If you are looking to impress acquaintances, bosses, strangers and members of the opposite sex, you could do worse than learn a few key facts about France. Their player to watch is the young Kylian Mbappe, poised for a possible move to Manchester United from Paris Saint Germain.

Also worth mentioning (as casually as possible, of course) are the words "Thomas Lemar", the Monaco player and one of the France young brigade. If you really want to show off, mention Mbappe and Lemar in the same sentence, which will make you seem immensely recondite. Before long people will start drifting across to your desk for help with the World Cup office sweepstake and they will want to discuss Iceland’s revolutionary use of the long ball.

The clincher, as far as France is concerned, is to talk about their coach Didier Deschamp’s teeth. Those teeth are not a pleasant sight. They have been the subject of memes the world over. To talk about Deschamp’s teeth gives you the kind of hard-core authenticity only diehard fans recognise. A discussion of Deschamp’s hatred of the dentist is almost as important as knowing that France are in the same group as Australia, Peru and Denmark. Of the middle-ranking teams who have outside hopes, England, Belgium, Mexico and Serbia look as though they could spring an upset or two. But if you are of an adventurous disposition, pick a rank outsider (Australia, Egypt, Japan) on whom to pin your hopes.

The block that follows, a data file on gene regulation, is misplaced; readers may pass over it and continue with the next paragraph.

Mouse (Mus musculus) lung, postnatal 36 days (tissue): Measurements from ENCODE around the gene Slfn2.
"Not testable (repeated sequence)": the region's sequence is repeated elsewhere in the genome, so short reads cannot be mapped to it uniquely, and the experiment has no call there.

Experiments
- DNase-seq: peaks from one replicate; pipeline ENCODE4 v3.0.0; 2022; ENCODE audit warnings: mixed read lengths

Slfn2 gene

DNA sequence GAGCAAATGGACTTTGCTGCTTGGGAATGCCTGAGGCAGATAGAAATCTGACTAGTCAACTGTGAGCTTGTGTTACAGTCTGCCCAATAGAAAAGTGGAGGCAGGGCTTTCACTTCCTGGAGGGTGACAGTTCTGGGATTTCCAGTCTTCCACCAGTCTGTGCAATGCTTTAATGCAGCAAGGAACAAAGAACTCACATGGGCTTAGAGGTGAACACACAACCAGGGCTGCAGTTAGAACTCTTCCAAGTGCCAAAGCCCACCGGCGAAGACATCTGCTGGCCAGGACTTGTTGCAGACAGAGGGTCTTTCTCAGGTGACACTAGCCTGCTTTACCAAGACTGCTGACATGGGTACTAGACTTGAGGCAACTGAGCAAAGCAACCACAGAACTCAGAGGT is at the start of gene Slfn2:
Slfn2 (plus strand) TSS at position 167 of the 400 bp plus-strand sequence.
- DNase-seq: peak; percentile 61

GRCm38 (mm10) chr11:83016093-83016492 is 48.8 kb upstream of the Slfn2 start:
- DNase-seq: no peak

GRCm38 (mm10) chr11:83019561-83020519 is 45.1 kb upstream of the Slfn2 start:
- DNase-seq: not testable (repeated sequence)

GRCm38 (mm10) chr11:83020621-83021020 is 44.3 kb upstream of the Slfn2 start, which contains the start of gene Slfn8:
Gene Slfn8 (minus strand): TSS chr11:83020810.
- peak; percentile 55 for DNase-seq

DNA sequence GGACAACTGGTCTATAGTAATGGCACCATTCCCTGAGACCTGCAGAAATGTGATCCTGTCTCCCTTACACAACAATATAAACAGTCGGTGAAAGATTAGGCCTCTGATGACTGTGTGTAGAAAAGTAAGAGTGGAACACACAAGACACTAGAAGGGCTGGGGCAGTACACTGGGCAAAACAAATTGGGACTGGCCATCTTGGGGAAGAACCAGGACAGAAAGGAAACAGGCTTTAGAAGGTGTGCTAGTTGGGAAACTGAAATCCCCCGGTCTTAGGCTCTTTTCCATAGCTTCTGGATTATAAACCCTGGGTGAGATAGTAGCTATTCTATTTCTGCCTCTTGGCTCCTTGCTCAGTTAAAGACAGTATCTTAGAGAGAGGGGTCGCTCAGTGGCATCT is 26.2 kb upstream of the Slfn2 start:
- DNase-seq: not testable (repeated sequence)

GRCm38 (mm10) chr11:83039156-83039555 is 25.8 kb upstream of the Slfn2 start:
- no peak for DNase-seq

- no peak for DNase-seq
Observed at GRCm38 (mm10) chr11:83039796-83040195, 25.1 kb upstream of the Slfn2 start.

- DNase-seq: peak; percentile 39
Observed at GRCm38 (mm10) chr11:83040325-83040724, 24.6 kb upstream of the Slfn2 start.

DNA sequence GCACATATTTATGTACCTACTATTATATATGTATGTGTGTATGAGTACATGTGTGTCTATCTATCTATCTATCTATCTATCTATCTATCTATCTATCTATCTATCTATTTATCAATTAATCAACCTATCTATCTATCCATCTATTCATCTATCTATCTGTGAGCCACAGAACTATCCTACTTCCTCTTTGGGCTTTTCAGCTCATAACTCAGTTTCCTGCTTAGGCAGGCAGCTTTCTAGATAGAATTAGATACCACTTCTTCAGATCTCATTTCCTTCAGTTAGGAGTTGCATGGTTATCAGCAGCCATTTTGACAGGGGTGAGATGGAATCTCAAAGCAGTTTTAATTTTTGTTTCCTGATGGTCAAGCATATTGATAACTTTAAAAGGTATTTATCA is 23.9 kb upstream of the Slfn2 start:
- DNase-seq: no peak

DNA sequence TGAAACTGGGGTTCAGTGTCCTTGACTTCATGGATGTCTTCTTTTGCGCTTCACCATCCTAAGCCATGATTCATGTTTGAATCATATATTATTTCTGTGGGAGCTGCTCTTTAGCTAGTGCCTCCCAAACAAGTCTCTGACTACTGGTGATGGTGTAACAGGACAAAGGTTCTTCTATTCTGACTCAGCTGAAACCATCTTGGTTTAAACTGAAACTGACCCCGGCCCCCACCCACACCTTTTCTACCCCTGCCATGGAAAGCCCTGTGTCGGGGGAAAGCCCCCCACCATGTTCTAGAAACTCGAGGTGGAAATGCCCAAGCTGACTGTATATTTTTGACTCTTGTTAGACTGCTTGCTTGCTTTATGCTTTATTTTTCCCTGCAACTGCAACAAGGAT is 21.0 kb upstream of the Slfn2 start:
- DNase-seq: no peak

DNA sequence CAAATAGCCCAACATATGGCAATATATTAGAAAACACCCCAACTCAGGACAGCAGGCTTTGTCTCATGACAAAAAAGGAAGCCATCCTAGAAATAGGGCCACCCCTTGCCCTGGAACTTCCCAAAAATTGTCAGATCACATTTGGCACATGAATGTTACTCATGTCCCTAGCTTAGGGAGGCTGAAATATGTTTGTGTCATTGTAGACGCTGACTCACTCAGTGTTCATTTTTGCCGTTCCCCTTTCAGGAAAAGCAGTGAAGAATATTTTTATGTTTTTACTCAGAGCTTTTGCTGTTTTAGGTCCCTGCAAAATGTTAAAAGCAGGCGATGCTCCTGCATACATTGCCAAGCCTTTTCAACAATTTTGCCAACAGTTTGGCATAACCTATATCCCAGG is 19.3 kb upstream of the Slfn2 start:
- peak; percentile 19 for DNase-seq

The World Cup can, of course, be a time of loneliness and heartache, when some of us end up eating pretzels with the dog while watching Costa Rica versus Serbia — which is not a tie that will have many calling in sick. For mental health reasons, watching alone should be avoided. Go out. Watch matches with other people. Remember Mbappe’s name, though be reminded that it is silly to use it when France aren’t playing.

To avoid being a social outcast, watch games with friends or take in the SABC’s World Cup coverage anchored by Thomas Mlambo and Romy Titus.

They have a long list of local pundits lined up, including Teko Modise, Steve Komphela and Jomo Sono.

Not always the best man to be stuck in a lift with, Komphela will nevertheless bring his erudition — and love of the never-ending sentence — to the SABC’s proceedings. "The nice thing about our coverage is that if a team plays pap we can say it like it is," said Mlambo.

"We’ve got no overseas guests to worry about."

SuperSport also has big plans, with an impressive cast of international pundits including Andy Townsend, the former Ivorian international Yaya Toure, Jay-Jay Okocha, Gianfranco Zola and Phil Neville. Local enlightenment will be provided by Benni McCarthy, Andre Arendse, Shaun Bartlett and Gavin Hunt, who will be broadcasting from SuperSport’s brand-new high-definition channel (SS3) that was launched on June 1.

News that Ashwin Willemse is crossing the floor in a late bid to join in the festivities is apparently incorrect.